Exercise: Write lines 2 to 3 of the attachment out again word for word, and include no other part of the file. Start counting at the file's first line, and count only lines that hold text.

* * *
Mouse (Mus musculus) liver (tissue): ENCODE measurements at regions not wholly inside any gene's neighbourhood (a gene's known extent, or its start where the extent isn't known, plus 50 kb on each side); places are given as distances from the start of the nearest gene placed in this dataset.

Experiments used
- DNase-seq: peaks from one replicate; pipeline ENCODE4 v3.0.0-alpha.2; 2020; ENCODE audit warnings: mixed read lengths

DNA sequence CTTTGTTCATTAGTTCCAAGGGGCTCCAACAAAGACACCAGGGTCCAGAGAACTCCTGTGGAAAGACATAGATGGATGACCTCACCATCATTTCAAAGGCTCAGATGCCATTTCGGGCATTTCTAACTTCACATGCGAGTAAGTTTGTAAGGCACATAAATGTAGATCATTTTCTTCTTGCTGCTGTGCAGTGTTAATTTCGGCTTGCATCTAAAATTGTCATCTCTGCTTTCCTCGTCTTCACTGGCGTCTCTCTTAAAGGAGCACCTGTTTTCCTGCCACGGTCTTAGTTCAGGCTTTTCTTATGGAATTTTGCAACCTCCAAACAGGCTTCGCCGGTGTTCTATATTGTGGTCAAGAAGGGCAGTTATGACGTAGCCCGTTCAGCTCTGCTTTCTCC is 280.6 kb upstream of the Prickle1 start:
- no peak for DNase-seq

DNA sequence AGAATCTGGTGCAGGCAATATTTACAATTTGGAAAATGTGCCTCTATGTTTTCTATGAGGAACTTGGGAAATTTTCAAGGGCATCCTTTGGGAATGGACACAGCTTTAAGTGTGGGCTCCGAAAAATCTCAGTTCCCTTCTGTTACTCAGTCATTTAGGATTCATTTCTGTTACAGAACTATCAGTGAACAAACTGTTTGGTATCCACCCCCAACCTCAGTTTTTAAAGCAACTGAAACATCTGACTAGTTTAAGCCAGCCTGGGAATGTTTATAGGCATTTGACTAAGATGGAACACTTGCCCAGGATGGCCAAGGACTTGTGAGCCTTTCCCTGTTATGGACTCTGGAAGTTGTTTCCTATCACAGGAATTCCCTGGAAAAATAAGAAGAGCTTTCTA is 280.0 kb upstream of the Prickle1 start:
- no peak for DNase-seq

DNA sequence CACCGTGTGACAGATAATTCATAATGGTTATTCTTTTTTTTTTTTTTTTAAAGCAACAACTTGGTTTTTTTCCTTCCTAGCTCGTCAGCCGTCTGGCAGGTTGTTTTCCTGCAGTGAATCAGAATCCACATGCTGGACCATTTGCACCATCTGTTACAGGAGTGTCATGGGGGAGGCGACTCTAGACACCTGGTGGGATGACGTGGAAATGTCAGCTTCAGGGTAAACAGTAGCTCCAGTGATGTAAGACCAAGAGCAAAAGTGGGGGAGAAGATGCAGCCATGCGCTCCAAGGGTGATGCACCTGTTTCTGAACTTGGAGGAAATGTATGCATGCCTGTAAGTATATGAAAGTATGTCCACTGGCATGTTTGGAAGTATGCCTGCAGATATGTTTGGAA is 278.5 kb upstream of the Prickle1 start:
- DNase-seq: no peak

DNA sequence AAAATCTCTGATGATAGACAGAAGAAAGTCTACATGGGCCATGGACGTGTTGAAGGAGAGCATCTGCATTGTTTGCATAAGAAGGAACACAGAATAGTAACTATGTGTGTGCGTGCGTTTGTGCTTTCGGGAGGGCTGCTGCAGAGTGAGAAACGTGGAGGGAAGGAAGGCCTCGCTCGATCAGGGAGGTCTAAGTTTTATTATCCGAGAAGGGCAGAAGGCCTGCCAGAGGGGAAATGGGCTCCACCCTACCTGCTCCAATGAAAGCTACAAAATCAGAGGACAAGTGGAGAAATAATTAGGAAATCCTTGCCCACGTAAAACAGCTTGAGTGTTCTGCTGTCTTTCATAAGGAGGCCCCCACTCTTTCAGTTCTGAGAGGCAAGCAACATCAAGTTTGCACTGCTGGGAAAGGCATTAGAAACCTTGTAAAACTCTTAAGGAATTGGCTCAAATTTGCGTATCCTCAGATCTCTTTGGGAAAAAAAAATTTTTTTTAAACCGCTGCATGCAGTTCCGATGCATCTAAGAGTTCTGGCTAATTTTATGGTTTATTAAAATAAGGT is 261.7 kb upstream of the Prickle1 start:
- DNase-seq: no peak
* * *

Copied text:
Experiments used
- DNase-seq: peaks from one replicate; pipeline ENCODE4 v3.0.0-alpha.2; 2020; ENCODE audit warnings: mixed read lengths